Stop Tax Levy

If you receive a notice of levy from the IRS, you may feel like you have nowhere to turn. The thought of receiving any letter in the mail postmarked by the IRS can make anyone fearful. Much of the fear of the IRS stems from a lack of understanding about how the government agency works, and that fear can severely affect your physical and mental health. Fortunately, the IRS will not surprise you with seizure of your wages and other assets. You will receive many warnings beforehand to which you can respond.

The IRS is the most powerful debt collector in the country, and has broad powers to garnish money from your paychecks or levy the funds in your bank account. A wage garnishment or bank levy can be an unwelcome surprise if you have bills to pay and it can throw your finances into disarray, setting you back months on accomplishing your financial goals. We at Community Tax will help you navigate this process every step of the way, and give you the best plan to help settle your debt.

Did you receive a Notice of Intent to Levy?

We can guide you through the available options to stop the tax levy.


What is a Notice of Intent to Levy?

A Notice of Intent to Levy—or CP90—is the last of several notices that inform a taxpayer that the IRS will start to seize assets. It is no wonder these notices are scary—IRS issues and letters can seem confusing, especially with the added stress of having the IRS on your back. The Notice of Intent to Levy is only sent if you have failed to make outstanding payments on your taxes. If you did not respond appropriately to the other notices, the Final Notice of Intent to Levy declares that within thirty days of the posted date on the letter, the IRS will levy your wages, bank account, or other available assets.

Before you received your Notice of Intent to Levy, the IRS sent you a series of four other IRS collection notices. Note that none of your assets or wages will be seized during the time period in any of these letters; assets will only be seized after the 30 days from the posted date on the Notice of Intent to Levy. These notices are cautions to make sure you pay your tax debt, and to warn you that your payment is virtually unavoidable (except in rare circumstances). The longer you ignore these warnings, the more dire the consequences.

The first of these notices is called the NoticeCP14, Status 21. This letter is meant to notify you that you have been assessed for federal tax liability that you owe the IRS, and that you are now a part of a five letter sequence (the fifth being the Notice of Intent to Levy).  Remember that your assets will not be seized at this time. It is ideal that you respond to the first letter, to prevent any further interest or penalties that will inevitably accrue over time if you do not respond before the Notice of Intent to Levy.

The second notice is called the CP501, Status 20. If received by a business entity, it is the first of four sequential letters. The CP501 serves as a recap that you are still on the radar of the IRS. The third notice, or CP503, Status 56 also applies to business entities, and there is no legal significance to this notice, but it is still a reminder that you only have so much time before the Final Notice of Intent to Levy. The fourth notice, called the CO504, Status 58, and will have a return receipt requested. For a business, this notice does have legal significance, because it allows the IRS to levy your state tax refund. However, the IRS will still not levy your assets.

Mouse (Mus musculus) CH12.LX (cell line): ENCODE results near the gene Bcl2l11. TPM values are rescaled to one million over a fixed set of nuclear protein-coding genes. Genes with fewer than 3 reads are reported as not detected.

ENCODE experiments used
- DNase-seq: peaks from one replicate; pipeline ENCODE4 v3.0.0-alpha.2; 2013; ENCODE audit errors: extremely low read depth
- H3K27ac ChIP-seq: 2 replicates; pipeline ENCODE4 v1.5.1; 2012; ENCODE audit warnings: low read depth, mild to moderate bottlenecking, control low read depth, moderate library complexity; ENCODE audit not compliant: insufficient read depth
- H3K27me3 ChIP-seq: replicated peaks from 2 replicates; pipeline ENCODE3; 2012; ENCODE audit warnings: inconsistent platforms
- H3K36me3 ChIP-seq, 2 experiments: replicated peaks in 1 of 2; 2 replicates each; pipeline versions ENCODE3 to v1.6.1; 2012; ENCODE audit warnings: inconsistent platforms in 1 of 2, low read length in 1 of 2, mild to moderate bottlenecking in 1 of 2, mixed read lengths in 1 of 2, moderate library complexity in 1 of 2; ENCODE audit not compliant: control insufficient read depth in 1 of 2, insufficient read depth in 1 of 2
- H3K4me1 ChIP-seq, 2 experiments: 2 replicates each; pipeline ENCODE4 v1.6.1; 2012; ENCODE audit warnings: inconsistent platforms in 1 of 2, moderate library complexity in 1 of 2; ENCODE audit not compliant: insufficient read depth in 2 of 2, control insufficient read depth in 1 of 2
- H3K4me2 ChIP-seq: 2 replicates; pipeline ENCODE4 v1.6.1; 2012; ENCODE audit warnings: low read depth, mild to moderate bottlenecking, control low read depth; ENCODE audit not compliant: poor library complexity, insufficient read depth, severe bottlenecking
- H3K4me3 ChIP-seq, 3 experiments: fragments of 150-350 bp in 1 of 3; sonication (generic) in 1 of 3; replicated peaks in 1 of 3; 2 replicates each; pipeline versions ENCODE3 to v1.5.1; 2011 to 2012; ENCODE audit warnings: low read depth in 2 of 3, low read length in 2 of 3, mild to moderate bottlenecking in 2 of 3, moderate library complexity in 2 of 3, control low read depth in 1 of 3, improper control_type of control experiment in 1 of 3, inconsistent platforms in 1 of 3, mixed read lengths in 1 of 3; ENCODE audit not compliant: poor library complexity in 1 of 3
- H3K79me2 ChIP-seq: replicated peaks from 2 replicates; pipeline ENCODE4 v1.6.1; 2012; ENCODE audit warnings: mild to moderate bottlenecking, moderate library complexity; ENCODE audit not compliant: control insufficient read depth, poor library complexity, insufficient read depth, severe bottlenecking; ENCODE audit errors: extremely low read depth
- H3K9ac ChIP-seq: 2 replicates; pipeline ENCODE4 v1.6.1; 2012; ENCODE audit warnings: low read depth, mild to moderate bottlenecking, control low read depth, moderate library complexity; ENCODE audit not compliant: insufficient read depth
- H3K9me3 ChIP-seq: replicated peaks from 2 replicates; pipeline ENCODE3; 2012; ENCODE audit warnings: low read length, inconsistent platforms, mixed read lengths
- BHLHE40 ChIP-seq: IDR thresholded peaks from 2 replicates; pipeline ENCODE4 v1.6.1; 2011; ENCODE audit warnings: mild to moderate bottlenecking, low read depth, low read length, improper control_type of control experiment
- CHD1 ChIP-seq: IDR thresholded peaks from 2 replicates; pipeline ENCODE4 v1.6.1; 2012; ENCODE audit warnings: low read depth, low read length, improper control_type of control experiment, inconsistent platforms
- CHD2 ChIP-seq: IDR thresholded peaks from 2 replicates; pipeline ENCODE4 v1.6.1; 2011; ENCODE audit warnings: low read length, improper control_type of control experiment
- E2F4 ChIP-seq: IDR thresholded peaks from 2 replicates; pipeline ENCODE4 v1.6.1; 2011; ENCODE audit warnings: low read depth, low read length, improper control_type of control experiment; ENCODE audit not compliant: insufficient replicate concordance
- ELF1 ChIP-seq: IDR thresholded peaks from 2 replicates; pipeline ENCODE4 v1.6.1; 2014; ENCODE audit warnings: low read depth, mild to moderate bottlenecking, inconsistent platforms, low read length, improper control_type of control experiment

The IRS cannot levy to take your income in any of these notices before the CP90. However, the Final Notice of Intent to levy is by far the most critical of all letters and you must configure a plan to pay off your tax debt, or seek financial experts to ensure your security. Of course, you can prevent receiving a Notice of Intent to Levy if you respond to one of these letters with payment. However, if you do not respond, you can expect a CP90 to arrive in your mail.

The notice is essentially a call to action for you to respond by either paying your outstanding balance or respond with another viable option that the IRS will consider. If you do not respond with a payment in full or negotiate a payment plan, then after the thirty days, the IRS will start to seize all assets until your owed tax debt is covered. This also includes all incurred penalties and interest.

How Can I Stop a Tax Levy?

Fortunately, there are many ways to navigate a potential garnishment or levy. If you pay the amount in full, including interest and penalties, then the IRS will instantly stop all seizure of assets and income. If you would like to pay the total sum immediately, but do not have the money up front, you can refinance your home, get a loan, get an equity loan, use credit, or enlist the help of generous family and friends.

For many, however, this is not a viable option.  You may not be in a position to afford such a cost in the present, or perhaps it may not be wise for your finances in the long-term. Many people feel at a loss if they cannot pay the full amount straightaway. However, there are other options available.  The only trouble is that most taxpayers are unaware what their options are or how to effectively navigate through them. The experienced professionals at Community Tax can help you stop tax levy actions if the IRS has one in place. Contact us now and we may even be able stop collection problems from ever starting. Community Tax can guide you through a series of options, including offer in compromise, installment agreements, and uncollectible debt declarations.

Should I Ask for an Offer in Compromise?